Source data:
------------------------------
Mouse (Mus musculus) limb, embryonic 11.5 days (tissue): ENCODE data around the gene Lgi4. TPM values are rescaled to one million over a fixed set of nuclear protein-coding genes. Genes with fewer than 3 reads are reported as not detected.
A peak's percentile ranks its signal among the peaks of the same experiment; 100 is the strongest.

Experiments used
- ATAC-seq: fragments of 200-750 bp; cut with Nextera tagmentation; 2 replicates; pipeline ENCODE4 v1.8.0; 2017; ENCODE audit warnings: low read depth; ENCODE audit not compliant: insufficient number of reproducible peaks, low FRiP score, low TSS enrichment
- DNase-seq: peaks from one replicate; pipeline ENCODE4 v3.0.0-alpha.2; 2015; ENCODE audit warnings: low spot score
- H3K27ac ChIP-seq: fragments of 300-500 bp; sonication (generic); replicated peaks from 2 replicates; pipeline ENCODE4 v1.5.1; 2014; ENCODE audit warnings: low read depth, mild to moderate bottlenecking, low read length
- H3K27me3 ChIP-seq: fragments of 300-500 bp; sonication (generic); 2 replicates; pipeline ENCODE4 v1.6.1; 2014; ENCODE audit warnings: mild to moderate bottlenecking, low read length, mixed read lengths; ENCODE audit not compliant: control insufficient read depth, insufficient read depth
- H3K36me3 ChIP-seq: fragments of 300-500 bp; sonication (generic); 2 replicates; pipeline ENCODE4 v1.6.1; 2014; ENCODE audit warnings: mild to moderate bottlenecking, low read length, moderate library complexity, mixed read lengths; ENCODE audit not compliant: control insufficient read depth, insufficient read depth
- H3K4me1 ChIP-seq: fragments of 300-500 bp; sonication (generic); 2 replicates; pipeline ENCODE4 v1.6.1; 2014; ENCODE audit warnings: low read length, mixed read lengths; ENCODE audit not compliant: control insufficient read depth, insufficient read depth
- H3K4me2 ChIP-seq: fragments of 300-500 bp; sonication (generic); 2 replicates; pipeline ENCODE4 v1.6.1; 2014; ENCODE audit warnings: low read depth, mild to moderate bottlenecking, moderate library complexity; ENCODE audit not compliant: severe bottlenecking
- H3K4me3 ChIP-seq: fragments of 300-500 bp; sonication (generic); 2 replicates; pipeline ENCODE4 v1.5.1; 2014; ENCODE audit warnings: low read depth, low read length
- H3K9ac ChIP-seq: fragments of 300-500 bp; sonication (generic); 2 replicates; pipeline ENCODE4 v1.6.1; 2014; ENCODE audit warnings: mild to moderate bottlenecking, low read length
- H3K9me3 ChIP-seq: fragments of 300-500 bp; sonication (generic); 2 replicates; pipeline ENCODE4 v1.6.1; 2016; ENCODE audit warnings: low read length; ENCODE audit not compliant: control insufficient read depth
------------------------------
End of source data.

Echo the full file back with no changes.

Mouse (Mus musculus) limb, embryonic 11.5 days (tissue): ENCODE data around the gene Lgi4. TPM values are rescaled to one million over a fixed set of nuclear protein-coding genes. Genes with fewer than 3 reads are reported as not detected.
A peak's percentile ranks its signal among the peaks of the same experiment; 100 is the strongest.

Experiments used
- ATAC-seq: fragments of 200-750 bp; cut with Nextera tagmentation; 2 replicates; pipeline ENCODE4 v1.8.0; 2017; ENCODE audit warnings: low read depth; ENCODE audit not compliant: insufficient number of reproducible peaks, low FRiP score, low TSS enrichment
- DNase-seq: peaks from one replicate; pipeline ENCODE4 v3.0.0-alpha.2; 2015; ENCODE audit warnings: low spot score
- H3K27ac ChIP-seq: fragments of 300-500 bp; sonication (generic); replicated peaks from 2 replicates; pipeline ENCODE4 v1.5.1; 2014; ENCODE audit warnings: low read depth, mild to moderate bottlenecking, low read length
- H3K27me3 ChIP-seq: fragments of 300-500 bp; sonication (generic); 2 replicates; pipeline ENCODE4 v1.6.1; 2014; ENCODE audit warnings: mild to moderate bottlenecking, low read length, mixed read lengths; ENCODE audit not compliant: control insufficient read depth, insufficient read depth
- H3K36me3 ChIP-seq: fragments of 300-500 bp; sonication (generic); 2 replicates; pipeline ENCODE4 v1.6.1; 2014; ENCODE audit warnings: mild to moderate bottlenecking, low read length, moderate library complexity, mixed read lengths; ENCODE audit not compliant: control insufficient read depth, insufficient read depth
- H3K4me1 ChIP-seq: fragments of 300-500 bp; sonication (generic); 2 replicates; pipeline ENCODE4 v1.6.1; 2014; ENCODE audit warnings: low read length, mixed read lengths; ENCODE audit not compliant: control insufficient read depth, insufficient read depth
- H3K4me2 ChIP-seq: fragments of 300-500 bp; sonication (generic); 2 replicates; pipeline ENCODE4 v1.6.1; 2014; ENCODE audit warnings: low read depth, mild to moderate bottlenecking, moderate library complexity; ENCODE audit not compliant: severe bottlenecking
- H3K4me3 ChIP-seq: fragments of 300-500 bp; sonication (generic); 2 replicates; pipeline ENCODE4 v1.5.1; 2014; ENCODE audit warnings: low read depth, low read length
- H3K9ac ChIP-seq: fragments of 300-500 bp; sonication (generic); 2 replicates; pipeline ENCODE4 v1.6.1; 2014; ENCODE audit warnings: mild to moderate bottlenecking, low read length
- H3K9me3 ChIP-seq: fragments of 300-500 bp; sonication (generic); 2 replicates; pipeline ENCODE4 v1.6.1; 2016; ENCODE audit warnings: low read length; ENCODE audit not compliant: control insufficient read depth